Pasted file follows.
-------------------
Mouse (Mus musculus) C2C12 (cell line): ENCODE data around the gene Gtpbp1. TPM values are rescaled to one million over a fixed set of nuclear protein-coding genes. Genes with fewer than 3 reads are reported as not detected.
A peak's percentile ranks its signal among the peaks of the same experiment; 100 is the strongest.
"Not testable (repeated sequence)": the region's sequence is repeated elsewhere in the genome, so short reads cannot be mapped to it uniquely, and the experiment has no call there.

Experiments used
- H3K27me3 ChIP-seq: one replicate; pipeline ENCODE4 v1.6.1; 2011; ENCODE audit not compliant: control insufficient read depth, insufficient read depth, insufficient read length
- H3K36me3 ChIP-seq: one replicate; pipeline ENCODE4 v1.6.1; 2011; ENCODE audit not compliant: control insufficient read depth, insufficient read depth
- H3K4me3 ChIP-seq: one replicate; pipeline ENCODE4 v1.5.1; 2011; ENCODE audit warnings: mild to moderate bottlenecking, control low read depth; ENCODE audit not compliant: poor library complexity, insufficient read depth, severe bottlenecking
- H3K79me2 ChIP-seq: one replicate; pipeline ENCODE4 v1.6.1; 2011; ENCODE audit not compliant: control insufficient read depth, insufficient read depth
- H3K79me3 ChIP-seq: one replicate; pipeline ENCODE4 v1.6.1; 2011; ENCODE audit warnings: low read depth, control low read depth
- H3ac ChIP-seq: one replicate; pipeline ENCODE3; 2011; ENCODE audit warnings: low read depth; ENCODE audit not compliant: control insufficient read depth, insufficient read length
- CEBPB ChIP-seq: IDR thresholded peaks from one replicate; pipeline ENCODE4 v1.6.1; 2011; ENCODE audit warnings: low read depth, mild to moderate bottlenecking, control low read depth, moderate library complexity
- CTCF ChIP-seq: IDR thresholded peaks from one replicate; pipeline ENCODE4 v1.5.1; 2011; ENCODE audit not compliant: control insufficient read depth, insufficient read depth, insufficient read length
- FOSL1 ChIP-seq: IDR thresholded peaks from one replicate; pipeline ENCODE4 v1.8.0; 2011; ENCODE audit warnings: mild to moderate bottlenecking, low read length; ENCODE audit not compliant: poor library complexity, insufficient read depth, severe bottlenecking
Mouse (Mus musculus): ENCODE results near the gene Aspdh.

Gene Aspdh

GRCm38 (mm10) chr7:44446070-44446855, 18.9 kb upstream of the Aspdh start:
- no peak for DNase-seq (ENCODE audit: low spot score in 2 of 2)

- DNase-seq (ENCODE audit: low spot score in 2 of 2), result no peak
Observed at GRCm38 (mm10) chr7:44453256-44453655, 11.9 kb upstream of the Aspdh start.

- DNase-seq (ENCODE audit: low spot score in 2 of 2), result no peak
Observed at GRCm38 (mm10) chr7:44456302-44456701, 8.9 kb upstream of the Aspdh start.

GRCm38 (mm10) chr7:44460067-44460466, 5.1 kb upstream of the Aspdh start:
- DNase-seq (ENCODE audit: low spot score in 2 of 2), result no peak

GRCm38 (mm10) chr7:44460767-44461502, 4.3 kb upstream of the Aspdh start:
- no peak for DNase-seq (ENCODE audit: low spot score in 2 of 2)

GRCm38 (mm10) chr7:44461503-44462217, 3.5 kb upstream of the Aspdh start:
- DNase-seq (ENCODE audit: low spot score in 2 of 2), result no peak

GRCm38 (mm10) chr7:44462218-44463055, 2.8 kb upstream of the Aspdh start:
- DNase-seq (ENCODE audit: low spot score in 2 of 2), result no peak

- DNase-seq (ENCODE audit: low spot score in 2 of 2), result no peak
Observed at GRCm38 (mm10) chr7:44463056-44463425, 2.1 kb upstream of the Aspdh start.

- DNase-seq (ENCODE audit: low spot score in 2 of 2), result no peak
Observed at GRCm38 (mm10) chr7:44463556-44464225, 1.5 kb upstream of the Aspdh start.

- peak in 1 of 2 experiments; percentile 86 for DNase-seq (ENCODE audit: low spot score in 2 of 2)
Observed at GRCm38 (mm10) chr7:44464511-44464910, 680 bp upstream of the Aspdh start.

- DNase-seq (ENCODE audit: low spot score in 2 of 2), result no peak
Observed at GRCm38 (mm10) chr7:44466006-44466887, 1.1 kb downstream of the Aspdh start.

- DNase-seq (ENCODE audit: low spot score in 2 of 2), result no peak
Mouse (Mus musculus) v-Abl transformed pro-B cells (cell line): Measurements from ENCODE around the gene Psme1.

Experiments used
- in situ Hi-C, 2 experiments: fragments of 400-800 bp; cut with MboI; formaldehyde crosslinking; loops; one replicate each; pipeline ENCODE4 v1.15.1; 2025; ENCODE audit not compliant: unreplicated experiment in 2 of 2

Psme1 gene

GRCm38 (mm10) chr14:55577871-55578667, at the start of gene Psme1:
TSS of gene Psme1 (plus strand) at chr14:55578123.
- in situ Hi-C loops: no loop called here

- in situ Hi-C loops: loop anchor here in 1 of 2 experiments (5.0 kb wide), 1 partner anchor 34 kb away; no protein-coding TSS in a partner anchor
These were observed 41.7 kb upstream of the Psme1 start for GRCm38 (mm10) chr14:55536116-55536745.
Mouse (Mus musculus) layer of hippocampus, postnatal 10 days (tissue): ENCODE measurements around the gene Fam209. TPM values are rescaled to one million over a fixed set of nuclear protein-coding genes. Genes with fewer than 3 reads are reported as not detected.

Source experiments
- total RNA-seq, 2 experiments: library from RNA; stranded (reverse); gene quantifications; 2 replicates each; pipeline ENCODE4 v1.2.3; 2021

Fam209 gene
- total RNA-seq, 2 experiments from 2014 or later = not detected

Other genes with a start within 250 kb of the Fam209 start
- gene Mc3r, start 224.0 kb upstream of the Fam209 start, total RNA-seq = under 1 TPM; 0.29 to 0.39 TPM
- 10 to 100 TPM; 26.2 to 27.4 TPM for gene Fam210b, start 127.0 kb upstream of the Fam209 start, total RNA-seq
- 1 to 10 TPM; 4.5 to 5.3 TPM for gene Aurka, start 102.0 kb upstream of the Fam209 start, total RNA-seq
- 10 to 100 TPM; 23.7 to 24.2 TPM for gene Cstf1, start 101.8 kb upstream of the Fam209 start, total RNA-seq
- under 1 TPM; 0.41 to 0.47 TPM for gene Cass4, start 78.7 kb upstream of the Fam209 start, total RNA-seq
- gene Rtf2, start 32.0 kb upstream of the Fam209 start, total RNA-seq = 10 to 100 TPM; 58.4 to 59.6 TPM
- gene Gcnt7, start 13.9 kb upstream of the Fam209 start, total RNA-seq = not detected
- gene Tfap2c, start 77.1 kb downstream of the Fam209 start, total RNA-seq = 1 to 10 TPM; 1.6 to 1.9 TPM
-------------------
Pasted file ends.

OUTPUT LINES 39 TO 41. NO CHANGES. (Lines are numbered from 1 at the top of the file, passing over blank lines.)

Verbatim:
Mouse (Mus musculus) v-Abl transformed pro-B cells (cell line): Measurements from ENCODE around the gene Psme1.

Experiments used
- in situ Hi-C, 2 experiments: fragments of 400-800 bp; cut with MboI; formaldehyde crosslinking; loops; one replicate each; pipeline ENCODE4 v1.15.1; 2025; ENCODE audit not compliant: unreplicated experiment in 2 of 2